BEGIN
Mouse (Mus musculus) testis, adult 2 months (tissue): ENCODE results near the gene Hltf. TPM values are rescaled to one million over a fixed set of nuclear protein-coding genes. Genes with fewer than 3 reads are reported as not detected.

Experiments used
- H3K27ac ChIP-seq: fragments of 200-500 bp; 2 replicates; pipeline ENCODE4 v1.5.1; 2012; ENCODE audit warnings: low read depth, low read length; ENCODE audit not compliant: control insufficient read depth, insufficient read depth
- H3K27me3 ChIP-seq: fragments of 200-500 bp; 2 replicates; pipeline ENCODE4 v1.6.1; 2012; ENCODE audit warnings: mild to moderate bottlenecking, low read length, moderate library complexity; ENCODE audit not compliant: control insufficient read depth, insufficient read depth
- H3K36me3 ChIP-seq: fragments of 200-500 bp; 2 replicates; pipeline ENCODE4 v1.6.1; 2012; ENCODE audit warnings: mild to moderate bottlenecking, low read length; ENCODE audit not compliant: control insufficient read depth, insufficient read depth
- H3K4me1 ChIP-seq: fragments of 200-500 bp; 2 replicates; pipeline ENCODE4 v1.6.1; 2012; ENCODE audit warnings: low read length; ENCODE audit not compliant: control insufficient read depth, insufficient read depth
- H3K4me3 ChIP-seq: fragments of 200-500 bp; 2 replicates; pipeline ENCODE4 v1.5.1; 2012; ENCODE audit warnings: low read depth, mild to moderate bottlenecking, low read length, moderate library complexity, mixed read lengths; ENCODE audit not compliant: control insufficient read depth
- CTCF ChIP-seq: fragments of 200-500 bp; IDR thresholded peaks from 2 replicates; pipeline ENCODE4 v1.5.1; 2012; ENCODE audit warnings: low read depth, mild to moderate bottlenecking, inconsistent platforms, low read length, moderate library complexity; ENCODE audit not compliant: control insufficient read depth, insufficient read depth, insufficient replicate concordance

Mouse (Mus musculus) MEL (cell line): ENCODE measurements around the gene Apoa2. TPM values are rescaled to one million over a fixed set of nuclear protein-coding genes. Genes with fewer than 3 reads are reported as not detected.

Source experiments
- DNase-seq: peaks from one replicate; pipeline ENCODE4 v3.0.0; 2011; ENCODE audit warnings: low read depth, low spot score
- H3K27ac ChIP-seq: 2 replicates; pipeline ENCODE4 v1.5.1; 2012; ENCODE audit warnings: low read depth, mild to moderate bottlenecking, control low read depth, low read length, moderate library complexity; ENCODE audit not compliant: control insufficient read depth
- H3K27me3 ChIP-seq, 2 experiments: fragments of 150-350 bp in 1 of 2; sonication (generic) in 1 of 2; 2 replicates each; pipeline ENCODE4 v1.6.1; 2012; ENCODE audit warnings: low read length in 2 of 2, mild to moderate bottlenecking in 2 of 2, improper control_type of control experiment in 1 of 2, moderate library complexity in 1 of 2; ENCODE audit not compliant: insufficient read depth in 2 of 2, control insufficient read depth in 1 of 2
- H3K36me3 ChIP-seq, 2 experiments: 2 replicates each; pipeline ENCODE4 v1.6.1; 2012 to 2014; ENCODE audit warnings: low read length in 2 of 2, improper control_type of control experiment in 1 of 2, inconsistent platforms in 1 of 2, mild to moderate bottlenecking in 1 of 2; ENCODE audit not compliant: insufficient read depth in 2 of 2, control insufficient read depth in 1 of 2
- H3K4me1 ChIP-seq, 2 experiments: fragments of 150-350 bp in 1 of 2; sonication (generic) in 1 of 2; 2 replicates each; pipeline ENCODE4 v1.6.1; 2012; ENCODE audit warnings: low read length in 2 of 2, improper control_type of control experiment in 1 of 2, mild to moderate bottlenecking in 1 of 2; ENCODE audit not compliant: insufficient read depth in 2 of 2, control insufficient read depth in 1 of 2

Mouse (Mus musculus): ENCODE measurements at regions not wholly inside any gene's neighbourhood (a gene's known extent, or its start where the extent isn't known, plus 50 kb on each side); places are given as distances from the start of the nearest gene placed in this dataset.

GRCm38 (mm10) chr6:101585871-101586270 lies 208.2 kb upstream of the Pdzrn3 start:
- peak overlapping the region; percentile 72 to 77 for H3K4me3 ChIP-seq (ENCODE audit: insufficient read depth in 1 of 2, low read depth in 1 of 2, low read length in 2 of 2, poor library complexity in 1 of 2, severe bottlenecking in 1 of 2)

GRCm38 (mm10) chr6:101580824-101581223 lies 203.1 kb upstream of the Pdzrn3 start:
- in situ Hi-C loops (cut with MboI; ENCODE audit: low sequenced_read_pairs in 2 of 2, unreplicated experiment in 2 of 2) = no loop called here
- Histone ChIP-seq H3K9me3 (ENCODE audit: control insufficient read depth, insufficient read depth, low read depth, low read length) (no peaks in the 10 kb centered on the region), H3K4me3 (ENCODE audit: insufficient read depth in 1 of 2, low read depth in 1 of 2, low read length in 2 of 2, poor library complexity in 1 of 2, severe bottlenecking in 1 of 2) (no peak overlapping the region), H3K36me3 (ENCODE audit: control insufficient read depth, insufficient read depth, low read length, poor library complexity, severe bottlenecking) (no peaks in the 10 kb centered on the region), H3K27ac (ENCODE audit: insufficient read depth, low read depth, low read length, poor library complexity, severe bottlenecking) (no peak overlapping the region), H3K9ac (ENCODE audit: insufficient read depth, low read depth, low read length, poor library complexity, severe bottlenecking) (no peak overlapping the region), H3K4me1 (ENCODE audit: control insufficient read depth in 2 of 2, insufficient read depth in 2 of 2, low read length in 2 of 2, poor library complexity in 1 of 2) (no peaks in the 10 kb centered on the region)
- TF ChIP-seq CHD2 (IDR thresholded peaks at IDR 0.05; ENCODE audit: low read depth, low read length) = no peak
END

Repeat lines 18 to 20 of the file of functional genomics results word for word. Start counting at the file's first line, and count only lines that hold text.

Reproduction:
- peak overlapping the region; percentile 72 to 77 for H3K4me3 ChIP-seq (ENCODE audit: insufficient read depth in 1 of 2, low read depth in 1 of 2, low read length in 2 of 2, poor library complexity in 1 of 2, severe bottlenecking in 1 of 2)

GRCm38 (mm10) chr6:101580824-101581223 lies 203.1 kb upstream of the Pdzrn3 start:
- in situ Hi-C loops (cut with MboI; ENCODE audit: low sequenced_read_pairs in 2 of 2, unreplicated experiment in 2 of 2) = no loop called here